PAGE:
It is worth noting that no less than 266 of 469 pages, or 57%, of Mekas’ published autobiography deal with his life as a displaced person from the end of World War II to his immigration to New York. I would therefore like to pause for a reading of I Had Nowhere to Go, which covers the years 1944 to 1955, i.e. his life as displaced person before he found a new career as polemicist, archivist, and filmmaker of the American film avant-garde.19

Already the title, I Had No Where to Go, shifts emphasis away from the loss of his native soil to the fact that he was cast adrift. And indeed, there are surprisingly few passages in the book in which Mekas nostalgically reminisces about his childhood in the fields of Semeniskiai.20 Instead, two obsessions dominate. On the one hand, the daily struggle for food and shelter, since the rations supplied by the International Relief Organizations were never enough, and, on the other, Mekas’ bibliophilia. Of his obsessive preoccupation with food, Mekas writes: “I’m ashamed of how much space in my diaries I am giving to what we eat. To the stomach. I know many a reader will put me down, because of that. But that is the reality of our lives, these days. You try to stick to the spirit, but the stomach wins.”21

Apart from Mekas’ awareness of his dietary needs, this quote is interesting for another reason: it exemplifies the fact that Mekas is not just writing a diary for himself, rather even at this early date he is writing as a poet, as a writer, as an artist who will one day publish his diary. From the introductory pages of the autobiography we know that Mekas and his brother Adolphas identified themselves as poets, even before they left Lithuania, and certainly in the period they were in the displaced persons camp. It was that largely imaginary identity that kept them from the noose (seen hanging at the beginning of Reminiscences), kept them from falling too deeply into despair. While others take jobs in the camps, they sit and read, they write poetry and diaries, they discuss literature. Mekas writes in November 1947: “Everybody’s signing up for Canada. Mostly they are looking for tailors, shoemakers, professions like that. It’s enough to know how to sew a button on-you are hired. No requests for poets yet.” A year later he notes: “I am against office work in principle… As far as work goes, - we can do everything, despite our firm belief that in America the only honest way of living for a poet is the life of a bum.”22 Even in the DP camps, they are Bohemians in the making.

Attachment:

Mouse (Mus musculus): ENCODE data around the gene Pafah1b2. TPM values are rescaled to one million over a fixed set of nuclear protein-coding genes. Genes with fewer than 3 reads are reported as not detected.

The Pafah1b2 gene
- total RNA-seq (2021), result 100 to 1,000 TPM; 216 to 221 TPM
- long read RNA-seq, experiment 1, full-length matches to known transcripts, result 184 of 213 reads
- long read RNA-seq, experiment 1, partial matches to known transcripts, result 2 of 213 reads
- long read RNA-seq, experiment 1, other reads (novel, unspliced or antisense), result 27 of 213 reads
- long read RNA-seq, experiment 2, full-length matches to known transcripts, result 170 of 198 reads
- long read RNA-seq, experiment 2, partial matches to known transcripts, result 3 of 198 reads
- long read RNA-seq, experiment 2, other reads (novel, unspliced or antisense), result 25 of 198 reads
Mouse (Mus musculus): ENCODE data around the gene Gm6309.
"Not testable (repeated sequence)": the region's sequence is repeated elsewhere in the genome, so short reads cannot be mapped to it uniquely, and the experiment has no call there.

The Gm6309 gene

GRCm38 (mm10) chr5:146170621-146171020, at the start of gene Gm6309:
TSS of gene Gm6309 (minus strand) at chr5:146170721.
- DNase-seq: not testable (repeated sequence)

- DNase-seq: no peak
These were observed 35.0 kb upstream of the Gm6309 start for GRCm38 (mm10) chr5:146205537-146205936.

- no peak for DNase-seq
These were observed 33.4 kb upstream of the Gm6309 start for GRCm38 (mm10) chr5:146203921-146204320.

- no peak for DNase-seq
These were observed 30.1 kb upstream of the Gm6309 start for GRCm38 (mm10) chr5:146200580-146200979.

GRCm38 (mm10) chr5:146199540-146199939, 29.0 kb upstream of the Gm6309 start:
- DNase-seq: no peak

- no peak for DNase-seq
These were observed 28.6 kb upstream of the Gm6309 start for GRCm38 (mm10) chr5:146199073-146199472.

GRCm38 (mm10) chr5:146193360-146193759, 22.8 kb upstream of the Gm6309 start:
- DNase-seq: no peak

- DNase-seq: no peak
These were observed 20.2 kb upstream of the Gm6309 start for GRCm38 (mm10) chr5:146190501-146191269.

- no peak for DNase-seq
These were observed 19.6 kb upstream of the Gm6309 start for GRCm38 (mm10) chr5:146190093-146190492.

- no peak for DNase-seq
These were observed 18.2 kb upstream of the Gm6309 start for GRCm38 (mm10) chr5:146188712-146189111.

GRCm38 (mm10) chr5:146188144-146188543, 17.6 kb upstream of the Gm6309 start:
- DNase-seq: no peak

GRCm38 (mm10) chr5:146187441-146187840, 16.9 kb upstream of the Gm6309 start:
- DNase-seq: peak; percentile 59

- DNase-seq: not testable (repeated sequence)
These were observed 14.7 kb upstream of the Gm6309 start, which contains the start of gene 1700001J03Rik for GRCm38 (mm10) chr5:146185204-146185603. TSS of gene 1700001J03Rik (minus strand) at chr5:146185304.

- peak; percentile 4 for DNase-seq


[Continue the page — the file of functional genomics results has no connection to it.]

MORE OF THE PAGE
Certainly, Jonas was a reader. In July 1945, a mere four months after their escape from the Nazi labor camp, Mekas tells us that he and his brother are schlepping over a hundred books with them.23 When they arrive in Wiesbaden at a new DP camp, the American MPs are perplexed: “They open one bag – books. The open another – books… They open suitcases – more books. ‘Where are your things?‘ one asks. ‘We have no things,’ we say. We point at our books, we say these are our things. They look at us as one looks at the insane…”24 When the brothers embark on the steamship that will take them to America in October 1949, they are carrying merely one small suitcase and over 500 lbs of books in nine crates!25 Jonas Mekas gets his higher education attending classes irregularly at the University of Mainz, but he is actually an autodidact, vociferously reading everything he can lay his hands on.